electronics engineer and activist, launched Radio
Free Berkeley in April 1993.
It wasn't rocket science. Just plug a microphone and
CD player into a home-brewed, boxlike transmitter
connected to an antenna. Find a dead spot on the
radio, tune the transmitter to that frequency and
presto, you're a radio star.
After the FCC ordered Dunifer off the air, he began
broadcasting his community news, political commentary
and eclectic music from a backpack, jumping to
different locations in the northern California hills
each Sunday night to avoid detection. The FCC fined
him $20,000 and sought an injunction to shut the
But for nearly three years, federal Judge Claudia
Wilken has refused to grant the injunction. She is
still reviewing Dunifer's claim that the FCC might be
violating his constitutional right to free speech.
Emboldened, Dunifer and his 30 cohorts moved into a
commercial building and now broadcast every day.
No other court has been so generous.Microbroadcasters
nationwide are looking to the case as a watershed
that could influence other judges.
But the FCC says the free-speech mantra doesn't
guarantee everyone a radio soapbox. "If anyone could
broadcast on any frequency they wanted to, there
would be chaos on the airwaves," Kennard says.
Johnny Appleseed of radio
Pirate broadcasters point out that launching a
high-power radio station costs about $100,000 in FCC
licensing fees and engineering studies, plus capital
costs that can easily exceed $1 million. Buying an
existing station is pricier: Capstar Broadcasting
recently paid $90 million for three Austin radio
"When the law says you have to regulate radio
stations in the public interest and you create a
regulatory scheme that says nobody but the very rich
has access to the airwaves, that's unlawful," says
Louis Hiken, Dunifer's lawyer.
Dunifer, meanwhile, has become the Johnny Appleseed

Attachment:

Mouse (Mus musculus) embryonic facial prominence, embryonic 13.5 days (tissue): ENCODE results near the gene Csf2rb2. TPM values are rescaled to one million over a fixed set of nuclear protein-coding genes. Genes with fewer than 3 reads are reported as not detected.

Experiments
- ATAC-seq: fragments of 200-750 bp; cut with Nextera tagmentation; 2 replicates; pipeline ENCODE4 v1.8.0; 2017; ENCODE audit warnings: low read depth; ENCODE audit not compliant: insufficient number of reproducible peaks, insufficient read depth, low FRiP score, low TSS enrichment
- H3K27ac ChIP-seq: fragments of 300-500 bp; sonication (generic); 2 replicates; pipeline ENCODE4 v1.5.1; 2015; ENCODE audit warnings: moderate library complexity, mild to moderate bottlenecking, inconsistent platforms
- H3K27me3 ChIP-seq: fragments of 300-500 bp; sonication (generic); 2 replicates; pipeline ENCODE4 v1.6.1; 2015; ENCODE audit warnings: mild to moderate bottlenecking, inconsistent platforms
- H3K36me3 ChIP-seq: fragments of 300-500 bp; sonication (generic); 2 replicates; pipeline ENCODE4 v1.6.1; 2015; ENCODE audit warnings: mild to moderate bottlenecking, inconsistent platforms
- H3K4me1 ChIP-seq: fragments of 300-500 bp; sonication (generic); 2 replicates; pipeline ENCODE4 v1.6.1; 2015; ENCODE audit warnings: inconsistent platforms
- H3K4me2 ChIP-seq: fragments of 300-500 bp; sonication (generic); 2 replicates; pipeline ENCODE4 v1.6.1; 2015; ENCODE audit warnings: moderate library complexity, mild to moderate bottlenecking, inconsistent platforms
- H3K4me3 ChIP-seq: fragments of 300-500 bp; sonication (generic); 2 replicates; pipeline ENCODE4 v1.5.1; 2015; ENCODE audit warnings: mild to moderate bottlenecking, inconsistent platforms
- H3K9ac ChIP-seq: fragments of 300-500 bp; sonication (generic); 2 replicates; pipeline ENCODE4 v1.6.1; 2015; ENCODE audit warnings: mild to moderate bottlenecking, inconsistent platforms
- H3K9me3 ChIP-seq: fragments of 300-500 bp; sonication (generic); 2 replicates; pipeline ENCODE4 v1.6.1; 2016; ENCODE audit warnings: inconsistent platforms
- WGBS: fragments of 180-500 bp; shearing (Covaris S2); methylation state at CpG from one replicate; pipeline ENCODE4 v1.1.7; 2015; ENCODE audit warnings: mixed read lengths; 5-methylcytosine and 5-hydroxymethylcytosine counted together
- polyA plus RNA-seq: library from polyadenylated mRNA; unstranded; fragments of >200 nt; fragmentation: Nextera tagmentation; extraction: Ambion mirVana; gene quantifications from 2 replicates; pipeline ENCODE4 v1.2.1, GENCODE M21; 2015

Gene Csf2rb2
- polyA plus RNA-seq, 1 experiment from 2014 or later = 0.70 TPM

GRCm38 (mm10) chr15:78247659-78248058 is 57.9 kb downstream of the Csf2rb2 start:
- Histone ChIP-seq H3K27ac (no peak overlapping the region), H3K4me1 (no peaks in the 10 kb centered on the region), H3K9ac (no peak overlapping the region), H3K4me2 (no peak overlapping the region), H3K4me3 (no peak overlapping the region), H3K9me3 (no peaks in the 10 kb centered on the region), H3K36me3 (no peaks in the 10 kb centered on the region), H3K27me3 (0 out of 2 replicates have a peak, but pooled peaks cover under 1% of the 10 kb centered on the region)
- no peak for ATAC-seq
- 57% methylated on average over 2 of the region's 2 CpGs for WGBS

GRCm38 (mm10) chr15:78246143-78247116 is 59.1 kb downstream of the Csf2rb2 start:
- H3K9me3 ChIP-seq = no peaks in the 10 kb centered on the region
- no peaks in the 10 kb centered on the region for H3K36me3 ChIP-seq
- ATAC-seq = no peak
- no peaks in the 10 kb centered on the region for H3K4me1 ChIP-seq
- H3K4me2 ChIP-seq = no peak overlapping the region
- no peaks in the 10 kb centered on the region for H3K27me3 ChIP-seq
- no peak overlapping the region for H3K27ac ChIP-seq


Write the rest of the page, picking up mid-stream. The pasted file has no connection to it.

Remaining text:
of microbroadcasters. He has almost single-handedly
sparked their proliferation by selling 300 of his
transmitter-antenna kits to disciples worldwide and
helping them set up stations.
The FCC says pirate radio signals can interfere with
aircraft and police communications, as well as
licensed commercial stations. It recently shut down
pirate broadcasters in Puerto Rico and Miami, citing
interference with airplane communication.
Nonsense, Dunifer says. Air-to-ground frequencies are
118 to 135 megahertz, while FM radio operates between
88 and 108 megahertz.
Microbroadcasters say they take pains to ensure they
don't overlap with bigger stations by testing their
signals and using modulators to limit their reach.
"How does a mosquito interfere with a gorilla?" asks
Alan Freed, whose Beat Radio, Minneapolis' only dance
music station, was shuttered by the FCC in 1996. "If
anything, they would drown us out."
Radio pirates note that in many countries, including
Canada and Japan, low-power FM stations are legal.
They say the FCC is kowtowing to wealthy licensed
broadcasters who feel threatened by their low-power
rivals. "The FCC is bankrolled by the National
Association of Broadcasters (NAB) and big
corporations," says Millie Watt of Philadelphia's
Richard Lee, the FCC's chief of compliance, strongly
denies the charge. He says the FCC typically acts on
complaints, some from commercial stations concerned
about pirates who advertise or overlap signals.
The NAB's Dennis Wharton says: "We can't go fishing
without a license or drive without a license. We
don't think it's too much to ask to have a license to
be a broadcaster."
Later this year, the FCC might give pirate radio
stations that option. But will they want it?
"Licensing has the connotation of regulation," says
KIND's Ptak. "We don't want any censorship. We feel
we're like the Founding Fathers."
That might be a lofty simile for this group. At KIND,
anyone can host a weekly two-hour show; the youngest
DJ is 10. Owner Ptak, 39, who works odd jobs,
interviews public officials daily, often broadcasting
the exchanges without their knowledge.
Lighter offerings include "Rude Awakenings," two
college students who rile acquaintances with wake-up
calls. Ptak has one phone line, and radio shows are
routinely interrupted by his personal callers who
find themselves on the air.
"It's a lot more natural; it doesn't seem as
planned-out as other stations," says Southwest Texas
student Johanna Van Hoesen, 22.
By Paul Davidson, USA TODAY
©COPYRIGHT 1998 USA TODAY, a division of Gannett Co.